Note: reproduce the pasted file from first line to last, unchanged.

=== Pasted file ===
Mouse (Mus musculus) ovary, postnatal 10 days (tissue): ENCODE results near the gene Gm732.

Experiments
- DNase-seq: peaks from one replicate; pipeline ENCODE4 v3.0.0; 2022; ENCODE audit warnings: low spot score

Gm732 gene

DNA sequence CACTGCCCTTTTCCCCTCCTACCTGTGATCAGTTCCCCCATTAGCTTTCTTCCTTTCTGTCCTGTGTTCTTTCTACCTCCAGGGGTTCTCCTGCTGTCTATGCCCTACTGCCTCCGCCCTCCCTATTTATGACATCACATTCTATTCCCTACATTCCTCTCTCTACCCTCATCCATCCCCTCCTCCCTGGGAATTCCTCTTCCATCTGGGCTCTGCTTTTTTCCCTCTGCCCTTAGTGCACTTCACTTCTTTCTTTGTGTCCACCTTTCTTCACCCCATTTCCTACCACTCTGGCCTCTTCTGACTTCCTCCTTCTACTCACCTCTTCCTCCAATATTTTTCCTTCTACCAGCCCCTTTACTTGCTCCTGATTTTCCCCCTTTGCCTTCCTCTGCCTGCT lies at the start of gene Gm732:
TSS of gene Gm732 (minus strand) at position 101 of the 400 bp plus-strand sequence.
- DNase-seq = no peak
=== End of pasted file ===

Mouse (Mus musculus) ovary, postnatal 10 days (tissue): ENCODE results near the gene Gm732.

Experiments
- DNase-seq: peaks from one replicate; pipeline ENCODE4 v3.0.0; 2022; ENCODE audit warnings: low spot score

Gm732 gene

DNA sequence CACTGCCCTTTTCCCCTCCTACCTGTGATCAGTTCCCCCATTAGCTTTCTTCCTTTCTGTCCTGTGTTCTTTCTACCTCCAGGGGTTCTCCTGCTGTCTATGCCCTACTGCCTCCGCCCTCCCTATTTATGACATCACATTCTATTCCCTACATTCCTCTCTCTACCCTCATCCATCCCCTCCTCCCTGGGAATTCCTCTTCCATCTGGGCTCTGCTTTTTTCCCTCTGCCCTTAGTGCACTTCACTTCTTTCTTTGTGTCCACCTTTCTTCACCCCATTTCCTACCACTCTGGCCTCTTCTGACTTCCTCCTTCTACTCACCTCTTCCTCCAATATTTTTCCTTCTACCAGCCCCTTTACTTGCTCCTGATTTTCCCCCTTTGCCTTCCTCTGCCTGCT lies at the start of gene Gm732:
TSS of gene Gm732 (minus strand) at position 101 of the 400 bp plus-strand sequence.
- DNase-seq = no peak